Adding Beta-Lactams to Vancomycin Raises AKI Risk
New studies may clarify the risks associated with antibiotic combinations that include vancomycin, a drug with well-known nephrotoxicities.
SAN DIEGO—Concomitant treatment with vancomycin and piperacillin/tazobactam is associated with a significantly increased likelihood of acute kidney injury (AKI) in hospitalized patients compared with the use of either therapy alone or a combined regimen of vancomycin and cefepime, new findings presented at ID Week 2015 suggest.
W. Cliff Rutter, PharmD, and colleagues at the University of Kentucky in Lexington evaluated 10,445 patients, 4,892 of whom received vancomycin plus piperacillin/tazobactam, 2,830 received piperacillin/tazobactam alone, and 2,723 received vancomycin alone. AKI developed in a significantly higher proportion of the vancomycin plus piperacillin/tazobactam group than the piperacillin/tazobactam and vancomycin monotherapy groups (27% vs. 12% and 11%, respectively). After controlling for confounders, the vancomycin plus piperacillin/tazobactam combination was associated with 72% and 87% increased odds of AKI compared with the piperacillin/tazobactam and vancomycin monotherapy groups, respectively. The monotherapy arms did not differ significantly in AKI risk.
Results also showed that supratherapeutic vancomycin levels were associated with an increased AKI risk, whereas subtherapeutic levels were associated with lower risk. Other factors that increased AKI incidence included known nephrotoxins, increased days of therapy, increased baseline severity of illness, and hypotension.
Beta-lactam vs. cephalosporin
In a study of 2,592 patients, another team at the University of Kentucky in Lexington, which was led by Jessica Cox, PharmD, found that the incidence of AKI was significantly higher among the 1,944 patients treated with vancomycin plus piperacillin/tazobactam than the 648 patients who received vancomycin plus cefepime (30% vs. 18%). In another study, Sheetal Gandotra, MD, and collaborators at Rochester General Hospital in Rochester, N.Y., found that AKI occurred in 36 (32%) of 111 vancomycin plus piperacillin/tazobactam courses compared with 10 (15%) of 66 vancomycin plus cefepime courses, a significant difference that translated into twofold increased odds of AKI associated with vancomycin plus piperacillin/tazobactam. “Clinicians should consider this differential risk on nephrotoxicity when initiating empiric antibiotics in hospitalized patients,” the authors concluded in their study abstract.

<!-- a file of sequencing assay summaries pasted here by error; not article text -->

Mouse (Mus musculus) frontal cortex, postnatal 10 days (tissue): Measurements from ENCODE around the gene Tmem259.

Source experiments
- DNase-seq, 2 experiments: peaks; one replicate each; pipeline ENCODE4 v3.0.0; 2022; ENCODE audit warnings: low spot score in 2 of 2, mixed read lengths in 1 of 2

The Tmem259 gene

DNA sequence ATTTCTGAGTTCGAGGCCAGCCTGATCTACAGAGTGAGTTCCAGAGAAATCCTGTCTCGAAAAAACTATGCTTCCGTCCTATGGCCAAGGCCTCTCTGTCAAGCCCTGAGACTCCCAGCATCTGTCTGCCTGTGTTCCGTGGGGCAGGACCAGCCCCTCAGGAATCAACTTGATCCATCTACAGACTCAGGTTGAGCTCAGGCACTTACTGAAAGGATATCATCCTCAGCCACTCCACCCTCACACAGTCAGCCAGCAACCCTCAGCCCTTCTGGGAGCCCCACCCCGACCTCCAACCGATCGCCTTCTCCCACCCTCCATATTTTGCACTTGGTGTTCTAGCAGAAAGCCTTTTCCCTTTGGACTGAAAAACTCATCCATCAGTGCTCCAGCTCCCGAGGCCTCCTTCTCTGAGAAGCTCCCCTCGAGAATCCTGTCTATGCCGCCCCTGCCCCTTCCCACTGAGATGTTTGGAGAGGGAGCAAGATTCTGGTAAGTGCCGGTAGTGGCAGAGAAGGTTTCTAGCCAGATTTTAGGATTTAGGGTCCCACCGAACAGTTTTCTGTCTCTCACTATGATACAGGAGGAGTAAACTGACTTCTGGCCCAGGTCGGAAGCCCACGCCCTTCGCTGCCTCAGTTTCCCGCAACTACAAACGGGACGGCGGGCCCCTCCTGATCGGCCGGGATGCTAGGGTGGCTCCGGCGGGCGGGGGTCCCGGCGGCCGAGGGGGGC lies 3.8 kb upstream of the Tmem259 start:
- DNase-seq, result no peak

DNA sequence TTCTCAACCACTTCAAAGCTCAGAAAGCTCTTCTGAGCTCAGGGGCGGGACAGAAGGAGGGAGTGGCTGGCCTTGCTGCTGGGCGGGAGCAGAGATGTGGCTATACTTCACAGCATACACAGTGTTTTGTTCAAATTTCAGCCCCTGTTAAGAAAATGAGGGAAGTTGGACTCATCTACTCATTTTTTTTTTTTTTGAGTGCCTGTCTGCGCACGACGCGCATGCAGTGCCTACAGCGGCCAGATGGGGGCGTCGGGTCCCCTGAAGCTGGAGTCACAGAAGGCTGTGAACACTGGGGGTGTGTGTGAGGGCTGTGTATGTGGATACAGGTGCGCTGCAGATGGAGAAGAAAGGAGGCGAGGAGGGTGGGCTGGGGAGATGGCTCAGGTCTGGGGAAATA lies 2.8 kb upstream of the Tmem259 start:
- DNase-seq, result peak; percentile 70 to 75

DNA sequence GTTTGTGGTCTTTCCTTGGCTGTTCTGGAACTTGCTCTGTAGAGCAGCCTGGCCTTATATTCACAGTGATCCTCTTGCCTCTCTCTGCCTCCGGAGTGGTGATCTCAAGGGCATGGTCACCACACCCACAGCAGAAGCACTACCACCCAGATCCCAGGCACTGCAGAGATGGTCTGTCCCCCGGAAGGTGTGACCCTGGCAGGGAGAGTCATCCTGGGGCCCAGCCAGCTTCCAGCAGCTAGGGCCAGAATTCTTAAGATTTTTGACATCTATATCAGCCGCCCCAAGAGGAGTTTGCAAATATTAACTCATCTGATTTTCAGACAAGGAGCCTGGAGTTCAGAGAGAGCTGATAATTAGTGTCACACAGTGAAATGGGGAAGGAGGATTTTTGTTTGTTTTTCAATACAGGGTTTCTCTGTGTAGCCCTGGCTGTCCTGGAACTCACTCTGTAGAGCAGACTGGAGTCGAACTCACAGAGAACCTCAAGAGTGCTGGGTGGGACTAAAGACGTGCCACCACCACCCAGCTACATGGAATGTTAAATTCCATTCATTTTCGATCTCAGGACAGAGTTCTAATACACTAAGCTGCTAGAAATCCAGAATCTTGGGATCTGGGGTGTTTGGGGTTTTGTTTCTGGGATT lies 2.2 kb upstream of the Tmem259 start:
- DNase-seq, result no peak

Additionally, Dr. Gandotra's group found that AKI developed significantly later in patients who received vancomycin plus cefepime group than those who received vancomycin plus piperacillin/taxobactam (6.5 vs. 3 days), but AKI duration was similar.
Lastly, a team at Wayne State University in Detroit led by Jason Pogue, PharmD, identified risk factors for AKI among 320 patients receiving concomitant vancomycin and piperacillin/tazobactam therapy. AKI developed in 105 (33%) patients. The median duration of combination therapy was 5 days among patients who experienced AKI versus 4 days in those who did not, a significant difference between the groups. In multivariate analysis, receipt of a vancomycin loading dose independently predicted 2.2 times increased odds of AKI, the investigators reported. Other independent predictors included vancomycin plus piperacillin/tazobactam combination therapy for more than 3 days, receipt of a concomitant nephrotoxin, and the presence of systemic inflammatory response syndrome (SIRS) criteria.